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Shidler’s Record Gift Keeps Giving, Well Beyond The Next Century
Smiling students holding a ʻMahalo Jayʻ sign
Students holding ʻthank youʻ signs and waving pompoms
Jay Shidler and students waving puffy hands and pompoms

University of Hawaiʻi at Mānoa students from the Shidler College of Business gave alumnus Jay H. Shidler, the school’s namesake, a hero’s welcome as he arrived at College Hill, for a celebration of Shidler’s latest donation to the college worth $117 million.

“That was, I can’t explain it, unimaginable,” said Shidler. “And 50 years ago I was walking on that street over there and never dreamed I’d even get invited up the hill, let alone have some folks with my name on signs. So it was really spectacular.”

“We’re so thankful,” said Shidler student Mairead Delumpa. “None of this could happen without him so we just wanted to thank him for that and we wanted to show our appreciation by being here today.”

Shidler has given a total $228 million, the largest individual donation in UH history. That will provide the college with steady funding well beyond the next century, for an estimated minimum of $7.2 billion.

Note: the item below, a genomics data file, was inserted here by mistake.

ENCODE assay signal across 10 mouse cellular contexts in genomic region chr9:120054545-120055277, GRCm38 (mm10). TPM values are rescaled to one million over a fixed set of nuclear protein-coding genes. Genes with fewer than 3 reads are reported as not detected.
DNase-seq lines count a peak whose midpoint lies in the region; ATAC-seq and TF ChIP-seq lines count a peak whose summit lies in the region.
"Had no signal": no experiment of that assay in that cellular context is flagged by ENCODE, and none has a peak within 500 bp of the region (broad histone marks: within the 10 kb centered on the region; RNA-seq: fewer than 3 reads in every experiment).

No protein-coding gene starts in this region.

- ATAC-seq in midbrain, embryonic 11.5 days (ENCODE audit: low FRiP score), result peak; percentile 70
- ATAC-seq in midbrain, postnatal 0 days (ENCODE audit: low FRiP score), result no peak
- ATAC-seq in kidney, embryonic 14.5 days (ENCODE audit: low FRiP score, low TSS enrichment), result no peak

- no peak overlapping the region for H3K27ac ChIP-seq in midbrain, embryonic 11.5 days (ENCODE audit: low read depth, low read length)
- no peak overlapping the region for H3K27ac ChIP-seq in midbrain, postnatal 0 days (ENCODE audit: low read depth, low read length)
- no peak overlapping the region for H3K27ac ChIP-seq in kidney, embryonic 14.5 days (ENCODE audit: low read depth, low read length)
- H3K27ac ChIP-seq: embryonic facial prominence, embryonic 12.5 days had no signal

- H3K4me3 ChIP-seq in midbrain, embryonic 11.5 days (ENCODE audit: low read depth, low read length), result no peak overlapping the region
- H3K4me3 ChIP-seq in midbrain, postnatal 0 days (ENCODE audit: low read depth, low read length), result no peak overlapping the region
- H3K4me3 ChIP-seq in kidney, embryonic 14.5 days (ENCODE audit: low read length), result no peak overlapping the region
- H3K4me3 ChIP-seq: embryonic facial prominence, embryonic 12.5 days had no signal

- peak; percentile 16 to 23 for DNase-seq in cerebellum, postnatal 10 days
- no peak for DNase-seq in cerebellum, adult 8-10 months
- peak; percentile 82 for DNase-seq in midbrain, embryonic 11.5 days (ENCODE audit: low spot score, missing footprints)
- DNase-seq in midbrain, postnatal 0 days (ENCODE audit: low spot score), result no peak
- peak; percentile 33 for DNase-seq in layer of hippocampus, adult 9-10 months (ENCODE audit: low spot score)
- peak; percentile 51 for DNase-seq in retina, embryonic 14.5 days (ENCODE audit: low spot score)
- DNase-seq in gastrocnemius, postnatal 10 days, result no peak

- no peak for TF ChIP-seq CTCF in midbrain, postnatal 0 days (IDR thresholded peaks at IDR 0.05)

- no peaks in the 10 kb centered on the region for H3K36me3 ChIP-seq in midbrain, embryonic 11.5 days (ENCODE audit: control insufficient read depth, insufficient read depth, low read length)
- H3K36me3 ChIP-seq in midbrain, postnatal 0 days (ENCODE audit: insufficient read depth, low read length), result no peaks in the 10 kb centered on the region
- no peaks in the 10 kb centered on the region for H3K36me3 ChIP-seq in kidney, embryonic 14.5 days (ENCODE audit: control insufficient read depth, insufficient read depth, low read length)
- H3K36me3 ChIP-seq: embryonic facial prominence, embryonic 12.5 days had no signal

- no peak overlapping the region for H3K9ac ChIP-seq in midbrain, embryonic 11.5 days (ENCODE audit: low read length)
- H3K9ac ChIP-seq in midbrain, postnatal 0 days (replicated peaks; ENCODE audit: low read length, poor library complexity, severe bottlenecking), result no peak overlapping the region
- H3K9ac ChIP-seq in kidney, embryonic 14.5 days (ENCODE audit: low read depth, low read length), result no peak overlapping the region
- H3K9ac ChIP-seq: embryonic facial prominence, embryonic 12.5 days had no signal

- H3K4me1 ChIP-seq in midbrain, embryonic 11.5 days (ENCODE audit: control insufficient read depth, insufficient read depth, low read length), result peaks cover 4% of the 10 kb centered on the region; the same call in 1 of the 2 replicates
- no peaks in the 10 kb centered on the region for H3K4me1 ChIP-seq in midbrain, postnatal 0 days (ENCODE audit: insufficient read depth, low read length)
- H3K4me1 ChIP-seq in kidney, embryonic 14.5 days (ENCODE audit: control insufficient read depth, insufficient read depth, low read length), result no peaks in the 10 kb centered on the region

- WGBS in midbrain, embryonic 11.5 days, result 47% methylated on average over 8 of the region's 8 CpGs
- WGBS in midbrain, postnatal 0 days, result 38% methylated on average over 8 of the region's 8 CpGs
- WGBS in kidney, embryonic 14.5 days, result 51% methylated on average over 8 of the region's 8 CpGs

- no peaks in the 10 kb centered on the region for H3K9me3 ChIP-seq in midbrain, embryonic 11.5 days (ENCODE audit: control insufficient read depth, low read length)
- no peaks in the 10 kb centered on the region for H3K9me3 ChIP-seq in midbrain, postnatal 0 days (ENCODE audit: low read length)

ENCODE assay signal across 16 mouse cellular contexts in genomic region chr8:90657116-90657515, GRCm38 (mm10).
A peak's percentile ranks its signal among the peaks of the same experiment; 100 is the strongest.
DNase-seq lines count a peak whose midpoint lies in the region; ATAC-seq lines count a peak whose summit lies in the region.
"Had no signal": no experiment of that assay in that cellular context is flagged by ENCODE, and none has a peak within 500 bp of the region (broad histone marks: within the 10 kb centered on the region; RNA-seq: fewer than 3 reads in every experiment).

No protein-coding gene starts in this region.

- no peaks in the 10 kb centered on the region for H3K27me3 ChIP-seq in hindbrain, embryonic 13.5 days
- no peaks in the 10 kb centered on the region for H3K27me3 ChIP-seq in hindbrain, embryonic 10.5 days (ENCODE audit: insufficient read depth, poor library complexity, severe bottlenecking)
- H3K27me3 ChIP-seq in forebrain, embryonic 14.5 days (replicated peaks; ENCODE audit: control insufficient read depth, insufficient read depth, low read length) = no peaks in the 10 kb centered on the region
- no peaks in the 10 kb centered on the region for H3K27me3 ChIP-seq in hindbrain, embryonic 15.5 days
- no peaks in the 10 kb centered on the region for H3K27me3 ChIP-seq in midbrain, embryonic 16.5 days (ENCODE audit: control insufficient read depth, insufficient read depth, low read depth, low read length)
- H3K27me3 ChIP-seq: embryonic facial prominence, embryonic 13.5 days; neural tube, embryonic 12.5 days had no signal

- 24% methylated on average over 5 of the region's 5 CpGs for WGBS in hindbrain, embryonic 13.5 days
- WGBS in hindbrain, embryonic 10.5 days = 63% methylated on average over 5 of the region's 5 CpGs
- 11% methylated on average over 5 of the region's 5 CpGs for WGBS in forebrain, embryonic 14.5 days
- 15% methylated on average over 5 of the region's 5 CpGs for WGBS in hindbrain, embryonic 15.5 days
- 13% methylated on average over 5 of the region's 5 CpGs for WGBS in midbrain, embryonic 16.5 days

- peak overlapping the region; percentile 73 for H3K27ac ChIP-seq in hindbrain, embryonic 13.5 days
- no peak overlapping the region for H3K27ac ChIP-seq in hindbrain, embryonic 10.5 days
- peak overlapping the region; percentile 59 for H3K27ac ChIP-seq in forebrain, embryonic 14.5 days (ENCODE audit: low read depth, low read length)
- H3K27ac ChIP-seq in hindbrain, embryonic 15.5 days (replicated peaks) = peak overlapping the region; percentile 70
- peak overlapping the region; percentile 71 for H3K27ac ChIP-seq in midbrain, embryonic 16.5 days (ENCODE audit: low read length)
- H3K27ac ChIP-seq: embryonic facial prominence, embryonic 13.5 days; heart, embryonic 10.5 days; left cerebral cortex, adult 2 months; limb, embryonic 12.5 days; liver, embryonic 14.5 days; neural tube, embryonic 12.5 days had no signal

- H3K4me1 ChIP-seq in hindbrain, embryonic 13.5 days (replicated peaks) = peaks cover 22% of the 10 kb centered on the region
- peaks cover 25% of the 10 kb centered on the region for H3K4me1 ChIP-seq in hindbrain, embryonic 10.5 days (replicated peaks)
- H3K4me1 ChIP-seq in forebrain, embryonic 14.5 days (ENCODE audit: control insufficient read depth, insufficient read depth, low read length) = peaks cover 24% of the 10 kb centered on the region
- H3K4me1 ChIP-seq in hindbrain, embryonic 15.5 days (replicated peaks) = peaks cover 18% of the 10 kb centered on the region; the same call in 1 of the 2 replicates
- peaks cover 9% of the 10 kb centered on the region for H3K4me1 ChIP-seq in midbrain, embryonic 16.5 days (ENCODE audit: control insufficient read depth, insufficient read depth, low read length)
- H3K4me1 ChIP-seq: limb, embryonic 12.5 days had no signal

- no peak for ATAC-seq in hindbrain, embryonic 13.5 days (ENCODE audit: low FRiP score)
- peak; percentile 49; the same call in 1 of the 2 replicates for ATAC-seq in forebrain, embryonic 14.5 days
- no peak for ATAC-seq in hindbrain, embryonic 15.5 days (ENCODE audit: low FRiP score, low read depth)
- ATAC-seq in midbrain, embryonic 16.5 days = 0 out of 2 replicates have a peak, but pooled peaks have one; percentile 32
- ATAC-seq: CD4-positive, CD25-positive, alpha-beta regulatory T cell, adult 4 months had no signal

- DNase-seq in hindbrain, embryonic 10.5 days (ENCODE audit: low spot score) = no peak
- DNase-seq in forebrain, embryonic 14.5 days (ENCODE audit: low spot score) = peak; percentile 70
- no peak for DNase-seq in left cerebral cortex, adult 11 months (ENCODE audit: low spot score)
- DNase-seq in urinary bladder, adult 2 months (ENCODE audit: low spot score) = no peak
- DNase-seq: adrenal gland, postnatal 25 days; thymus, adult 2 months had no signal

“My job to ensure that this university and this college of business has the financial resources to continue to be relevant and viable,” said Shidler.

The long-term nature of his gift—ten ground leases for 11 office buildings, in 9 major U.S. cities—will generate an estimated $2.1 billion by the time the 99-year agreement ends. Then, UH will own the land assets, worth an estimated minimum of $5.1 billion.

“The trick is if you donate money, if you can actually invest that money in the gift you’re giving,” said Shidler. “And if that gift starts to produce a predictable income overtime at certain indexed to inflation, that’s a really, really, really passive, management free, high quality flow of income.”

Now the possibilities, like making the college tuition-free within 40 years, are endless. All thanks to a 1968 graduate, who never forgot the school he credits for preparing him for a very successful career and his lifelong love of Hawaiʻi.

See more images at the Shidler College of Business Flickr.

Students holding letter signs that spell "MAHALO"

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